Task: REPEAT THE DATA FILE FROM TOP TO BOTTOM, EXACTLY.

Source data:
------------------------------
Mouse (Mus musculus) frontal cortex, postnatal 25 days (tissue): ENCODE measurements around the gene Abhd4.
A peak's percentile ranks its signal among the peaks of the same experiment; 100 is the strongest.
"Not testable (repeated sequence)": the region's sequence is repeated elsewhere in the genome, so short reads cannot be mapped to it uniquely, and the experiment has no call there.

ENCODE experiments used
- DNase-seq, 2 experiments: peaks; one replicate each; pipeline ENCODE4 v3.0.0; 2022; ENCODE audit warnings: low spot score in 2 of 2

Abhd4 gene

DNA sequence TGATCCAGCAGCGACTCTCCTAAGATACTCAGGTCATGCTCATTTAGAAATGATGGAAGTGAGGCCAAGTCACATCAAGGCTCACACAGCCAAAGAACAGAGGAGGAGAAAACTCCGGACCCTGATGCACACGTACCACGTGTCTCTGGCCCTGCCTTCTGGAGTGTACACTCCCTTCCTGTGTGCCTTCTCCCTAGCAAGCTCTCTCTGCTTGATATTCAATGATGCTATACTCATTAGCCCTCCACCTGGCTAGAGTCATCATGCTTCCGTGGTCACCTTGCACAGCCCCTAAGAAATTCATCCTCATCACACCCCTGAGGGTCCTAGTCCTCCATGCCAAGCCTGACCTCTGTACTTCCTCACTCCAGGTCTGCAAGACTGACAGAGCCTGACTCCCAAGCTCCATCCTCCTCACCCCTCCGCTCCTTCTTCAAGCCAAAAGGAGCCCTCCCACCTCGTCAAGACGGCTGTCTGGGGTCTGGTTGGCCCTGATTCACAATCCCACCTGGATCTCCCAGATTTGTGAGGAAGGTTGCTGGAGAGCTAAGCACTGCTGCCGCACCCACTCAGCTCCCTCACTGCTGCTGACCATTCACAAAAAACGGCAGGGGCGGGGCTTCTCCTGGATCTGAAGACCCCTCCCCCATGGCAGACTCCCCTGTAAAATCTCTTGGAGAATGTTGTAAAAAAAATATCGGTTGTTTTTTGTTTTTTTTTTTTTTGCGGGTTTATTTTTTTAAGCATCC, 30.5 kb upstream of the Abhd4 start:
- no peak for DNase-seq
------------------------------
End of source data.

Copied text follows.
Mouse (Mus musculus) frontal cortex, postnatal 25 days (tissue): ENCODE measurements around the gene Abhd4.
A peak's percentile ranks its signal among the peaks of the same experiment; 100 is the strongest.
"Not testable (repeated sequence)": the region's sequence is repeated elsewhere in the genome, so short reads cannot be mapped to it uniquely, and the experiment has no call there.

ENCODE experiments used
- DNase-seq, 2 experiments: peaks; one replicate each; pipeline ENCODE4 v3.0.0; 2022; ENCODE audit warnings: low spot score in 2 of 2

Abhd4 gene

DNA sequence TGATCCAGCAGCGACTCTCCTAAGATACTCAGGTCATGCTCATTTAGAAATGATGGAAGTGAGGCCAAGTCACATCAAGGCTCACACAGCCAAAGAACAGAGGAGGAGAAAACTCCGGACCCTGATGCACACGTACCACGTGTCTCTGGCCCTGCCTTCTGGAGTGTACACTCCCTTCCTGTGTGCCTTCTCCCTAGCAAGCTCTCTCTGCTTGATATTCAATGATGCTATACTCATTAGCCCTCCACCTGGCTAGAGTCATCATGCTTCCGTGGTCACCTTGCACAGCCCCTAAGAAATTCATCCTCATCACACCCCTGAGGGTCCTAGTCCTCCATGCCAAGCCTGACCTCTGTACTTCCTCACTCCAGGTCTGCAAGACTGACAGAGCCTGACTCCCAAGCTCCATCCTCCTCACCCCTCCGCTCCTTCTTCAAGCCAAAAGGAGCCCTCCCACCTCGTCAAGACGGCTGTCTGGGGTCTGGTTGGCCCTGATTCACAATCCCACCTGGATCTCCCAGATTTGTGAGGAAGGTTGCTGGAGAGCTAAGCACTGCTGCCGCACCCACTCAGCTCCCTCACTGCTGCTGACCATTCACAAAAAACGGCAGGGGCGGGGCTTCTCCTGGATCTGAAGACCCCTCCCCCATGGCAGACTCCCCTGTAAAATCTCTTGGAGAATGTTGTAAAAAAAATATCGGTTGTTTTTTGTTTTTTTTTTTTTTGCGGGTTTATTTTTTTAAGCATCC, 30.5 kb upstream of the Abhd4 start:
- no peak for DNase-seq